The term "indentured servant" has a story behind it. In the colonial days, debtors were shipped from Europe to America to work as servants. Instead of signing a contract, they sealed their agreement by leaving their dental imprint in wax.
The defenders of the Alamo were the first to try chewing gum in America. Antonio Lopez de Santa Anna, the mexican dictator who fought Davy Crockett and his Texas comrades, introduced modern day chewing gum. His version of chewing gum was chicle, the latex sap of the sapodilla tree. Thomas Adams, an American inventor, used chicle as the base for commercial chewing gums. Rumor has it, chicle could be the source of the brand name "Chicklets".
Francisco Goya, a famous Spanish artist, depicts a morbid dental custom of his time in the painting "A Casa de Dientas" (or "Tooth Hunting"). Dentists would quickly transplant live teeth, often stolen from the dead, into their patients empty alveolar sockets.
The Popular technigue of baking pizza in wood burning stoves could be harmful to your oral health. The smoke from wood burning stoves can cause people to have two to three times the risk of mouth and throat cancers, according to the International Journal of Epidemiology. Wood stoves may be responsible for 30 % of all such cancers.
What do tree branches, wild boar hairs, and nylon have in common? The bristles of a toothbrush have been made from these items. People have been concerned about their dental hygiene since Egyptian times. Ancient tombs contained small tree branches which ends frayed into soft fibers. In the 15th century, the Chinese made toothbrushes from the neck hairs of a Siberian wild boar. The present day nylon toothbrush was invented in 1937.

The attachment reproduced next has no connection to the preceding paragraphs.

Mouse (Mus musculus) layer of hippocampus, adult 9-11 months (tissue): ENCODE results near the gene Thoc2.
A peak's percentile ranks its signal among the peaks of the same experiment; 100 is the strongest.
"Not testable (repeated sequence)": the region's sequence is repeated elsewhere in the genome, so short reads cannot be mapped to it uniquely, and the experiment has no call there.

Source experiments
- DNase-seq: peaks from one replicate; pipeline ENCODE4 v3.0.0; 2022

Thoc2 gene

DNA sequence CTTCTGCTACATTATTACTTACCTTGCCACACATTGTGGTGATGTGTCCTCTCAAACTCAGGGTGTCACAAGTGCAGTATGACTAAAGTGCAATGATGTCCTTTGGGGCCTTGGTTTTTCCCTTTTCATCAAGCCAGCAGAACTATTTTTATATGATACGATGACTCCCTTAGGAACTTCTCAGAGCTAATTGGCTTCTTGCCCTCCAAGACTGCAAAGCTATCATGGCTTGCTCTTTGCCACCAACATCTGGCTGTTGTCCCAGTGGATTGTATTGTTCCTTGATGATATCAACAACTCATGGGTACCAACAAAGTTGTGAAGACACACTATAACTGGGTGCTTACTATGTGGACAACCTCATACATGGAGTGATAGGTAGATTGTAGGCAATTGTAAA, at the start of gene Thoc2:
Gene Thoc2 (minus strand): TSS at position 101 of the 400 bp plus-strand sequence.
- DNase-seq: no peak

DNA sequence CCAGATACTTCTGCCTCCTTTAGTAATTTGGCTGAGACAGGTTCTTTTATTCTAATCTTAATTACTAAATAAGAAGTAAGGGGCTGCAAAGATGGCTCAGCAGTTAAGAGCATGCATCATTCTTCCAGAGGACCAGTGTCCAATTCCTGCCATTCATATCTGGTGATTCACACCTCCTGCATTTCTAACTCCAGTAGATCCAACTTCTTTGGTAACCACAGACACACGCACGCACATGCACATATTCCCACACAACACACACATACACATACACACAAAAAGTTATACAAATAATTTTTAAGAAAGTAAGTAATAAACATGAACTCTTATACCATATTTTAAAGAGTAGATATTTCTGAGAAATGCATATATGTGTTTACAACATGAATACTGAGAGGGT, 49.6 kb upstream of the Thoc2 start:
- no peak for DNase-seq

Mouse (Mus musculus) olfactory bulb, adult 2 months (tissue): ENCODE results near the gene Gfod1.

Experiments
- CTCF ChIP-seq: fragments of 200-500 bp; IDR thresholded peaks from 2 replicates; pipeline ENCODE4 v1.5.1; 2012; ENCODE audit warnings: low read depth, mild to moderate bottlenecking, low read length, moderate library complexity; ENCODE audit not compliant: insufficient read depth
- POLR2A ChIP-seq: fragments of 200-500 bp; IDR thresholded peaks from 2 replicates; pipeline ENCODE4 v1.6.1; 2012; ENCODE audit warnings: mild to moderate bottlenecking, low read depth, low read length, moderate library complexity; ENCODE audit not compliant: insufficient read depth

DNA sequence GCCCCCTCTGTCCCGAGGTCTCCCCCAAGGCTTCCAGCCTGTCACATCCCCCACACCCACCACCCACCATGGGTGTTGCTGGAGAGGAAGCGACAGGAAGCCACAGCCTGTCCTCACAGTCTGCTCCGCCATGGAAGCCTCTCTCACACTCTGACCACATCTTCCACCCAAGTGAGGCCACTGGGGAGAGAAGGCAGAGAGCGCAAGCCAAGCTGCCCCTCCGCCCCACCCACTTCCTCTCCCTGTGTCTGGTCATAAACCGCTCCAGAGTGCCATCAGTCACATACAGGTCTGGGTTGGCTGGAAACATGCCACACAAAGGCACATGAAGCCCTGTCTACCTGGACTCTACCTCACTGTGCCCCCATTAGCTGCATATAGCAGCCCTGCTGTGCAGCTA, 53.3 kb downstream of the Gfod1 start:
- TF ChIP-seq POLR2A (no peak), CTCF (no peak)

Powdered fruit, talc, honey, dried flowers, mice and lizard livers were ingredients in ancient toothpaste and powder. Soap and chalk were suggested components in the 1800s. Modern toothpaste in collapsible tubes was introduced in the 1850s. Fluoride was added to toothpaste in 1956.
Toothpicks haven't always been made of wood. In ancient times, people used combination "tooth/ear pickers" made of bone, quills, silver, or gold. These "detiscalpias" were used freely by even the best-mannered citizens.
Looking for an excuse to eat chocolate? Many dentists agree that raisins can cause more tooth decay than chocolate. Sticky foods, such as raisins and dried fruits, can stay on the teeth longer, and cause more decay.
Patients don't seem to be as concerned as they should be about the possible link between periodontal disease and strokes, heart disease, diabetes and low birth weight babies. Periodontal disease is the most pressing oral health issue according to the 2009 ADA/Colgate oral health trend survey.
Are you a wine drinker? According to a study at Guys Hospital in London, the acid in wine was shown to erode the enamel on teeth. A wine taster had been exposed to so much wine that only the fillings were protruding in some of the subject's teeth. Any individual who tastes or drinks wine often should clean his/her mouth at least twice a day. Typically, red wines causes the worst stains on teeth.
Routine dental radiographs may be an effective tool in preventing strokes, according to researchers at the University of Buffalo. Stroke victims usually receive no warning of the impending stroke, but dental radiographs can help spot potentially dangerous calcium buildups in the carotid arteries near both ends of the jawbone. These buildups can choke blood flow to the brain and are a cause of strokes.